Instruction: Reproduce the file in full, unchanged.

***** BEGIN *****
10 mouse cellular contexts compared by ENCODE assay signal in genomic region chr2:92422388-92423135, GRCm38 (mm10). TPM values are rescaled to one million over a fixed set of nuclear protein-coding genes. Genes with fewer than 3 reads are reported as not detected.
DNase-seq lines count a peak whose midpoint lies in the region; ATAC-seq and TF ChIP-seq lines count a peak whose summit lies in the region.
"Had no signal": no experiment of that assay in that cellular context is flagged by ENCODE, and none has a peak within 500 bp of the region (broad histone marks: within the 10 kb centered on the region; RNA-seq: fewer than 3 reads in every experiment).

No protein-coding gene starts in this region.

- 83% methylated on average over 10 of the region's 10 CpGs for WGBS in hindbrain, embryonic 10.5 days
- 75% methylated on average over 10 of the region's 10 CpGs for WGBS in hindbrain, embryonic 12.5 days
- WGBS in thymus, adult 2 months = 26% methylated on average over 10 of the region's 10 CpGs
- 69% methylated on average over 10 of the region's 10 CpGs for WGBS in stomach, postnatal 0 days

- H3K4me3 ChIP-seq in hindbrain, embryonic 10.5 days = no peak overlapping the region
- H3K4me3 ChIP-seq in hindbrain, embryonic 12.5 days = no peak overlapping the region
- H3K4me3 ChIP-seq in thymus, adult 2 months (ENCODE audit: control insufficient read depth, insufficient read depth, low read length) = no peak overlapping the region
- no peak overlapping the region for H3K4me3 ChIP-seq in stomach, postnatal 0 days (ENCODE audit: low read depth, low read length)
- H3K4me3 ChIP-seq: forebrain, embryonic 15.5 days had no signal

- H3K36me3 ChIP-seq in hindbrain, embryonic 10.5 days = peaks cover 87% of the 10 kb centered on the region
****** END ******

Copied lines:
10 mouse cellular contexts compared by ENCODE assay signal in genomic region chr2:92422388-92423135, GRCm38 (mm10). TPM values are rescaled to one million over a fixed set of nuclear protein-coding genes. Genes with fewer than 3 reads are reported as not detected.
DNase-seq lines count a peak whose midpoint lies in the region; ATAC-seq and TF ChIP-seq lines count a peak whose summit lies in the region.
"Had no signal": no experiment of that assay in that cellular context is flagged by ENCODE, and none has a peak within 500 bp of the region (broad histone marks: within the 10 kb centered on the region; RNA-seq: fewer than 3 reads in every experiment).

No protein-coding gene starts in this region.

- 83% methylated on average over 10 of the region's 10 CpGs for WGBS in hindbrain, embryonic 10.5 days
- 75% methylated on average over 10 of the region's 10 CpGs for WGBS in hindbrain, embryonic 12.5 days
- WGBS in thymus, adult 2 months = 26% methylated on average over 10 of the region's 10 CpGs
- 69% methylated on average over 10 of the region's 10 CpGs for WGBS in stomach, postnatal 0 days

- H3K4me3 ChIP-seq in hindbrain, embryonic 10.5 days = no peak overlapping the region
- H3K4me3 ChIP-seq in hindbrain, embryonic 12.5 days = no peak overlapping the region
- H3K4me3 ChIP-seq in thymus, adult 2 months (ENCODE audit: control insufficient read depth, insufficient read depth, low read length) = no peak overlapping the region
- no peak overlapping the region for H3K4me3 ChIP-seq in stomach, postnatal 0 days (ENCODE audit: low read depth, low read length)
- H3K4me3 ChIP-seq: forebrain, embryonic 15.5 days had no signal

- H3K36me3 ChIP-seq in hindbrain, embryonic 10.5 days = peaks cover 87% of the 10 kb centered on the region